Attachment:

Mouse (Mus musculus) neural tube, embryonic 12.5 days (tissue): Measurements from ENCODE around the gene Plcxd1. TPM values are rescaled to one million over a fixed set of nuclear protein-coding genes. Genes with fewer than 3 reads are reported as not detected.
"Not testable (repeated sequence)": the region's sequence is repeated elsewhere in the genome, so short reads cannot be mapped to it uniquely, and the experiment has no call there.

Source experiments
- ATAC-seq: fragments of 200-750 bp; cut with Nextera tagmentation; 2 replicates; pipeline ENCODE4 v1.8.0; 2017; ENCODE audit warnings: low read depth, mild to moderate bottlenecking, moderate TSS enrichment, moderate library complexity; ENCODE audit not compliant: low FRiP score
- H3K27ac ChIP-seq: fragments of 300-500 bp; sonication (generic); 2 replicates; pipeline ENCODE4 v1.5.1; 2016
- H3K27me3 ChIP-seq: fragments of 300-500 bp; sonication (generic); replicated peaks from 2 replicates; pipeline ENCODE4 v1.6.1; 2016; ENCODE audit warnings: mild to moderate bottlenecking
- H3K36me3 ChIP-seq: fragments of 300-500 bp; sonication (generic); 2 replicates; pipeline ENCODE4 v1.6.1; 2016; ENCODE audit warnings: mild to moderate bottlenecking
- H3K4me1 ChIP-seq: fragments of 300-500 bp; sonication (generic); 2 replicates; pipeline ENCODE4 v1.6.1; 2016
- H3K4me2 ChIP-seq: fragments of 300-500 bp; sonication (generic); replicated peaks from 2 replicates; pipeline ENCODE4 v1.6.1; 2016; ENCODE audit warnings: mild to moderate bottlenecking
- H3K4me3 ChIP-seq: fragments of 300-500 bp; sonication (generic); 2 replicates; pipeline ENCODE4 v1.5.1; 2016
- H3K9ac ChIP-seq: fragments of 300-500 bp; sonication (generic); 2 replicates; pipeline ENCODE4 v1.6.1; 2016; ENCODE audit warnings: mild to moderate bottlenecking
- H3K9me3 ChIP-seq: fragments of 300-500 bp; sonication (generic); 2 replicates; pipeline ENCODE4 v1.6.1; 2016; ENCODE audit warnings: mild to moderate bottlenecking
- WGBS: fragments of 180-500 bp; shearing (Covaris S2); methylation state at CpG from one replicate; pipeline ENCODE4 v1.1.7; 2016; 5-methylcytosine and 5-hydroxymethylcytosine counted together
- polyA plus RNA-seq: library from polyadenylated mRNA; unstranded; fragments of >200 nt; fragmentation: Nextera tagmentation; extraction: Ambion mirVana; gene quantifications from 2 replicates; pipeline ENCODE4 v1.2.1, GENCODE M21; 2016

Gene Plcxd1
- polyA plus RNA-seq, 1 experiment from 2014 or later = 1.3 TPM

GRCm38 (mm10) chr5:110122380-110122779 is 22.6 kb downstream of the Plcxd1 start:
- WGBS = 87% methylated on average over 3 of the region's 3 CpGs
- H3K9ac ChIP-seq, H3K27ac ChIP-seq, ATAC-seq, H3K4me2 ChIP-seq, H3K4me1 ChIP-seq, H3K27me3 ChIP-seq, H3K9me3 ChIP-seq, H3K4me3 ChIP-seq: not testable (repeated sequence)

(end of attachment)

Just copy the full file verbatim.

Mouse (Mus musculus) neural tube, embryonic 12.5 days (tissue): Measurements from ENCODE around the gene Plcxd1. TPM values are rescaled to one million over a fixed set of nuclear protein-coding genes. Genes with fewer than 3 reads are reported as not detected.
"Not testable (repeated sequence)": the region's sequence is repeated elsewhere in the genome, so short reads cannot be mapped to it uniquely, and the experiment has no call there.

Source experiments
- ATAC-seq: fragments of 200-750 bp; cut with Nextera tagmentation; 2 replicates; pipeline ENCODE4 v1.8.0; 2017; ENCODE audit warnings: low read depth, mild to moderate bottlenecking, moderate TSS enrichment, moderate library complexity; ENCODE audit not compliant: low FRiP score
- H3K27ac ChIP-seq: fragments of 300-500 bp; sonication (generic); 2 replicates; pipeline ENCODE4 v1.5.1; 2016
- H3K27me3 ChIP-seq: fragments of 300-500 bp; sonication (generic); replicated peaks from 2 replicates; pipeline ENCODE4 v1.6.1; 2016; ENCODE audit warnings: mild to moderate bottlenecking
- H3K36me3 ChIP-seq: fragments of 300-500 bp; sonication (generic); 2 replicates; pipeline ENCODE4 v1.6.1; 2016; ENCODE audit warnings: mild to moderate bottlenecking
- H3K4me1 ChIP-seq: fragments of 300-500 bp; sonication (generic); 2 replicates; pipeline ENCODE4 v1.6.1; 2016
- H3K4me2 ChIP-seq: fragments of 300-500 bp; sonication (generic); replicated peaks from 2 replicates; pipeline ENCODE4 v1.6.1; 2016; ENCODE audit warnings: mild to moderate bottlenecking
- H3K4me3 ChIP-seq: fragments of 300-500 bp; sonication (generic); 2 replicates; pipeline ENCODE4 v1.5.1; 2016
- H3K9ac ChIP-seq: fragments of 300-500 bp; sonication (generic); 2 replicates; pipeline ENCODE4 v1.6.1; 2016; ENCODE audit warnings: mild to moderate bottlenecking
- H3K9me3 ChIP-seq: fragments of 300-500 bp; sonication (generic); 2 replicates; pipeline ENCODE4 v1.6.1; 2016; ENCODE audit warnings: mild to moderate bottlenecking
- WGBS: fragments of 180-500 bp; shearing (Covaris S2); methylation state at CpG from one replicate; pipeline ENCODE4 v1.1.7; 2016; 5-methylcytosine and 5-hydroxymethylcytosine counted together
- polyA plus RNA-seq: library from polyadenylated mRNA; unstranded; fragments of >200 nt; fragmentation: Nextera tagmentation; extraction: Ambion mirVana; gene quantifications from 2 replicates; pipeline ENCODE4 v1.2.1, GENCODE M21; 2016

Gene Plcxd1
- polyA plus RNA-seq, 1 experiment from 2014 or later = 1.3 TPM

GRCm38 (mm10) chr5:110122380-110122779 is 22.6 kb downstream of the Plcxd1 start:
- WGBS = 87% methylated on average over 3 of the region's 3 CpGs
- H3K9ac ChIP-seq, H3K27ac ChIP-seq, ATAC-seq, H3K4me2 ChIP-seq, H3K4me1 ChIP-seq, H3K27me3 ChIP-seq, H3K9me3 ChIP-seq, H3K4me3 ChIP-seq: not testable (repeated sequence)